by Steven B. Combs, Ph.D.
As most folks know, I am a huge fan of the first edition of Allan Bedford’s wonderful The Unofficial LEGO Builder’s Guide. Back when Nikki and I were still hosting the BimPCast, we had Allan join us to discuss his new book in BimPCast 24. Wanna listen to our discussion? Click here.
Imagine my thrill when I learned Allan was in the process of updating the book to a second edition. Further imagine my thrill when No Starch press contacted me and asked if I would be interested in a review copy. “Of course!” I replied.
But what changes did Allan need to make to the first edition? The book was already a treasure trove of LEGO building goodness and although it was six years old, it was not a book I consider “out of date.” Turns out that there was room to make this book even better.
So after the click below, let’s take a look at the new edition, discuss whether first edition owners should upgrade and if the book remains the de facto standard for any self respecting AFOL’s bookshelf.
Title: The Unofficial LEGO Builder’s Guide: Second Edition Publication Date: November 2012 Author: Allan Bedford Illustrator: Eric Albrecht Publisher: No Starch Press Retail Cost: $24.95 Amazon Paper: $15.35 Amazon Kindle: $9.95
Editorial Note: My review will focus on the changes from the first to the second edition. There are many other reviews online that review the text as if it is a first edition. I believe most of our readers will want to know whether they should upgrade to this new edition.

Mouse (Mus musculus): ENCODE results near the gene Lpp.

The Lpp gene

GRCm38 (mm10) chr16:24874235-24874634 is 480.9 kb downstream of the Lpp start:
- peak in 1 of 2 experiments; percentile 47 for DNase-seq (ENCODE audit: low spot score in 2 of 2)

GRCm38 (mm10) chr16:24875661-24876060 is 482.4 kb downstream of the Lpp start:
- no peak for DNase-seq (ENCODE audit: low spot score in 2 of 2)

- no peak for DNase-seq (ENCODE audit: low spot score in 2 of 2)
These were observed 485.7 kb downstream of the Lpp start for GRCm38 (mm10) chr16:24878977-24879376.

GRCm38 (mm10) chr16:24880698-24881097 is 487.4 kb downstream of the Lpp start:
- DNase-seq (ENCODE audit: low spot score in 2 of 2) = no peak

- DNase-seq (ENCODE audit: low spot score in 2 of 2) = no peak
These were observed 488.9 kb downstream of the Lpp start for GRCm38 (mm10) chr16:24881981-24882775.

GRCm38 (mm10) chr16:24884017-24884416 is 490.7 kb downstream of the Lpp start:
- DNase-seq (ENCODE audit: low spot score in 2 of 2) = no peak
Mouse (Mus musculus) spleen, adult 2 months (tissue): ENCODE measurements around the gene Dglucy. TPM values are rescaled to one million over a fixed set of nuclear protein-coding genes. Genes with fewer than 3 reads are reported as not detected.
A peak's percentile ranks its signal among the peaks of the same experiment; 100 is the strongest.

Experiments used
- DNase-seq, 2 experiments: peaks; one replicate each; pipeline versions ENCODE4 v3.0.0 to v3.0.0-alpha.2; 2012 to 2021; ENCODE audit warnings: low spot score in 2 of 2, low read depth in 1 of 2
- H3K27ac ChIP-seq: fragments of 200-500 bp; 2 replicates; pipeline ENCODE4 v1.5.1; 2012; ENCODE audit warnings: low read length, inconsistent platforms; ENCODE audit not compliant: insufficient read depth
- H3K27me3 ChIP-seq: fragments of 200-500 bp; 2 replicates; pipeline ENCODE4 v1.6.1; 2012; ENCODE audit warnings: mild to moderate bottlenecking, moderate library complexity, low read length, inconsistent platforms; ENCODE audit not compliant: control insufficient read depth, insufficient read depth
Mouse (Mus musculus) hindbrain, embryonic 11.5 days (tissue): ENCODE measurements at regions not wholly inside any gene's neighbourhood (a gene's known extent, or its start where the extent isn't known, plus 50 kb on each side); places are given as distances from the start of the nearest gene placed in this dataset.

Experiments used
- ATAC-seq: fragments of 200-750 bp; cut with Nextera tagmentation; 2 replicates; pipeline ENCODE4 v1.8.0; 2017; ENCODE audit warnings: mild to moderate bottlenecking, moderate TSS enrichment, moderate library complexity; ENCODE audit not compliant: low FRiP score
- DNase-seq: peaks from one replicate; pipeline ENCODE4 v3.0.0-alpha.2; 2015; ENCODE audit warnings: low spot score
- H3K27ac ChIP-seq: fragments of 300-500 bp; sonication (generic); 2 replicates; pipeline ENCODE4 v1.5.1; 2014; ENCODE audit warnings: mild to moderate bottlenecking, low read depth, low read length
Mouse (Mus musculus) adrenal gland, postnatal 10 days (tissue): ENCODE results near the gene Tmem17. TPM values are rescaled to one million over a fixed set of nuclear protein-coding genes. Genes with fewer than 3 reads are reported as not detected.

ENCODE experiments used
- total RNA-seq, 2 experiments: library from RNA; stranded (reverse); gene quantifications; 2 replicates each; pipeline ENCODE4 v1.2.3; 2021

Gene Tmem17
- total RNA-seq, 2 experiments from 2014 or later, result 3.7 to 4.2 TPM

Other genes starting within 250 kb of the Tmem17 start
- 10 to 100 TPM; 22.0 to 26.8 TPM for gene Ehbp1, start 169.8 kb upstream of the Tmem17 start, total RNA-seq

Let’s begin our review with the major change that is immediately apparent when comparing to the first edition – the use of full color. There is even a banner in the upper right-hand of the title page to highlight this new change. One of the only suggestions I had for the first edition was to include color to make it easier to understand the models and techniques. I was very happy to see this occur in this new edition.
The images aren’t simply a reprint from the first edition, they are newly rendered images courtesy of Eric “Blakbird” Albrecht. The image updates are bright and colorful. The paper stock used is slick to ensure the images are crisp and clear. The image below provides a quick sample of a before and after page, or close approximation since the pagination is different for this new version. You will immediately notice how much easier the tube, in figure 3.5, is to visualize with color and the enhanced photo realistic rendering.
Click for larger view What makes these images even more amazing is that Eric created and rendered these images using mostly free software. I won’t give away his secrets, since they are listed in the back of the book, but suffice it to say that these tools provide some amazing results that can be duplicated by AFOLs everywhere.
Another noticeable difference between the two versions is the thickness of the book and the number of pages. Both of which you would expect to be greater in a second edition; however, that is the complete opposite for this text. The second edition is thinner, lighter and has fewer pages. The first edition contains 319 pages and the second 221 pages.